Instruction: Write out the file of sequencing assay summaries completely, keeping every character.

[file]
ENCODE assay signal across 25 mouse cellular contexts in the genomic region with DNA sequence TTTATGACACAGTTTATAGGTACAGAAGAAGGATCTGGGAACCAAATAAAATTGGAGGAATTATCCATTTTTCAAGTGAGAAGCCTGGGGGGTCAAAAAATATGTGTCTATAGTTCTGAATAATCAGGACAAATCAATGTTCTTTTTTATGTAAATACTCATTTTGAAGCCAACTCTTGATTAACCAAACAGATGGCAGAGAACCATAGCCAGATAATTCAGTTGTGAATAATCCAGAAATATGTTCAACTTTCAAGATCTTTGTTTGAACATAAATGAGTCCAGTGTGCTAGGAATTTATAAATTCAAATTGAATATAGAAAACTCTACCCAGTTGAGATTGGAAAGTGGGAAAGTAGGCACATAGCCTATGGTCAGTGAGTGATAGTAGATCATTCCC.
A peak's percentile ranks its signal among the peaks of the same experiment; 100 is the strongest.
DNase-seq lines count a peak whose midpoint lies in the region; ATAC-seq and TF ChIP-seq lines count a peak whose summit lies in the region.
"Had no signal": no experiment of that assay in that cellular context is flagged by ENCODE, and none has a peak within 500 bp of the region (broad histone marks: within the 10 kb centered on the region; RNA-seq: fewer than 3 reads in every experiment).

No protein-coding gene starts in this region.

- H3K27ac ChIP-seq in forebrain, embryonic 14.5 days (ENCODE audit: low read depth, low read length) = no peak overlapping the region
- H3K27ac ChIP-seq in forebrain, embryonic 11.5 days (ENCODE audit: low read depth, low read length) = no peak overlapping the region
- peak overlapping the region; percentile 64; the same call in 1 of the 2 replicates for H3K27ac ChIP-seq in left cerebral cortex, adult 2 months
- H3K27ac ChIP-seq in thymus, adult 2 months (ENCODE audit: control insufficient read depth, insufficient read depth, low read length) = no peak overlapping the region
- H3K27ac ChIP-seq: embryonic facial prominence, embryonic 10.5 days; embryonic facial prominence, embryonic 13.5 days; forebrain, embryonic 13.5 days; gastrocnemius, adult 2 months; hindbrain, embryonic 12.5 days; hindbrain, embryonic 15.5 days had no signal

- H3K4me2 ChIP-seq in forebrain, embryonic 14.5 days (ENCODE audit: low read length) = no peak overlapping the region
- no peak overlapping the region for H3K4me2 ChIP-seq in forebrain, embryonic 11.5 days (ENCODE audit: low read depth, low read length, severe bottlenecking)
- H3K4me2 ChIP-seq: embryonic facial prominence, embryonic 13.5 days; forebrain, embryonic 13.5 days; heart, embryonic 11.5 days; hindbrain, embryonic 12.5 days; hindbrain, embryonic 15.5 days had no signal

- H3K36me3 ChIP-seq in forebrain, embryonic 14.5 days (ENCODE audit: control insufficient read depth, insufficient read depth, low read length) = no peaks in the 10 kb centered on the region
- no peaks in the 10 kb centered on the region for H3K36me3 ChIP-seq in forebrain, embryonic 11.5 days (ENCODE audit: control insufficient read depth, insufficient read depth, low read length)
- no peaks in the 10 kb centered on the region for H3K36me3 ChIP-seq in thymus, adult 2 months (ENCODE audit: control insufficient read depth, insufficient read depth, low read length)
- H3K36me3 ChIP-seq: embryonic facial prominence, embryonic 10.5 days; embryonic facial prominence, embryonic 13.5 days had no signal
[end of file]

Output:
ENCODE assay signal across 25 mouse cellular contexts in the genomic region with DNA sequence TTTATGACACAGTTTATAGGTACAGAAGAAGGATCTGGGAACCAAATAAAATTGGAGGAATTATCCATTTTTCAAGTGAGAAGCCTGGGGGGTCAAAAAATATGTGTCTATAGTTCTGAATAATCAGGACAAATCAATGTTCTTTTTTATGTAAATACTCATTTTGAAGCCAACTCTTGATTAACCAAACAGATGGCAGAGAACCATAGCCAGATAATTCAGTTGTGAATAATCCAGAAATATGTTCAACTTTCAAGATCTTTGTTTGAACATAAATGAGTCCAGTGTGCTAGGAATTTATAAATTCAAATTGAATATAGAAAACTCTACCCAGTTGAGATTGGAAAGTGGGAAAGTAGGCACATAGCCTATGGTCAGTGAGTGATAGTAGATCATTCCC.
A peak's percentile ranks its signal among the peaks of the same experiment; 100 is the strongest.
DNase-seq lines count a peak whose midpoint lies in the region; ATAC-seq and TF ChIP-seq lines count a peak whose summit lies in the region.
"Had no signal": no experiment of that assay in that cellular context is flagged by ENCODE, and none has a peak within 500 bp of the region (broad histone marks: within the 10 kb centered on the region; RNA-seq: fewer than 3 reads in every experiment).

No protein-coding gene starts in this region.

- H3K27ac ChIP-seq in forebrain, embryonic 14.5 days (ENCODE audit: low read depth, low read length) = no peak overlapping the region
- H3K27ac ChIP-seq in forebrain, embryonic 11.5 days (ENCODE audit: low read depth, low read length) = no peak overlapping the region
- peak overlapping the region; percentile 64; the same call in 1 of the 2 replicates for H3K27ac ChIP-seq in left cerebral cortex, adult 2 months
- H3K27ac ChIP-seq in thymus, adult 2 months (ENCODE audit: control insufficient read depth, insufficient read depth, low read length) = no peak overlapping the region
- H3K27ac ChIP-seq: embryonic facial prominence, embryonic 10.5 days; embryonic facial prominence, embryonic 13.5 days; forebrain, embryonic 13.5 days; gastrocnemius, adult 2 months; hindbrain, embryonic 12.5 days; hindbrain, embryonic 15.5 days had no signal

- H3K4me2 ChIP-seq in forebrain, embryonic 14.5 days (ENCODE audit: low read length) = no peak overlapping the region
- no peak overlapping the region for H3K4me2 ChIP-seq in forebrain, embryonic 11.5 days (ENCODE audit: low read depth, low read length, severe bottlenecking)
- H3K4me2 ChIP-seq: embryonic facial prominence, embryonic 13.5 days; forebrain, embryonic 13.5 days; heart, embryonic 11.5 days; hindbrain, embryonic 12.5 days; hindbrain, embryonic 15.5 days had no signal

- H3K36me3 ChIP-seq in forebrain, embryonic 14.5 days (ENCODE audit: control insufficient read depth, insufficient read depth, low read length) = no peaks in the 10 kb centered on the region
- no peaks in the 10 kb centered on the region for H3K36me3 ChIP-seq in forebrain, embryonic 11.5 days (ENCODE audit: control insufficient read depth, insufficient read depth, low read length)
- no peaks in the 10 kb centered on the region for H3K36me3 ChIP-seq in thymus, adult 2 months (ENCODE audit: control insufficient read depth, insufficient read depth, low read length)
- H3K36me3 ChIP-seq: embryonic facial prominence, embryonic 10.5 days; embryonic facial prominence, embryonic 13.5 days had no signal